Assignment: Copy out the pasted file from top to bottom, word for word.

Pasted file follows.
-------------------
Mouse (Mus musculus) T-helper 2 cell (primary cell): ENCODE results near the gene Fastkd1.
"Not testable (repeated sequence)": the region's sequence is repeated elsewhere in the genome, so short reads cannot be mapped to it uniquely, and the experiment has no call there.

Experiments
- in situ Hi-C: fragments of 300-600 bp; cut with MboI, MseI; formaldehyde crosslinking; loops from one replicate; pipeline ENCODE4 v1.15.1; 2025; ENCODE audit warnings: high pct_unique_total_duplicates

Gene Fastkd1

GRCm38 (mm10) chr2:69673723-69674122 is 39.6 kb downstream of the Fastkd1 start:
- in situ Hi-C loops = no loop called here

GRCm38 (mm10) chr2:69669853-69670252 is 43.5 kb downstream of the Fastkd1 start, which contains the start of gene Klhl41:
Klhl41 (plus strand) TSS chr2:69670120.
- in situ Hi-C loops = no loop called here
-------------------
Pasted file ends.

Mouse (Mus musculus) T-helper 2 cell (primary cell): ENCODE results near the gene Fastkd1.
"Not testable (repeated sequence)": the region's sequence is repeated elsewhere in the genome, so short reads cannot be mapped to it uniquely, and the experiment has no call there.

Experiments
- in situ Hi-C: fragments of 300-600 bp; cut with MboI, MseI; formaldehyde crosslinking; loops from one replicate; pipeline ENCODE4 v1.15.1; 2025; ENCODE audit warnings: high pct_unique_total_duplicates

Gene Fastkd1

GRCm38 (mm10) chr2:69673723-69674122 is 39.6 kb downstream of the Fastkd1 start:
- in situ Hi-C loops = no loop called here

GRCm38 (mm10) chr2:69669853-69670252 is 43.5 kb downstream of the Fastkd1 start, which contains the start of gene Klhl41:
Klhl41 (plus strand) TSS chr2:69670120.
- in situ Hi-C loops = no loop called here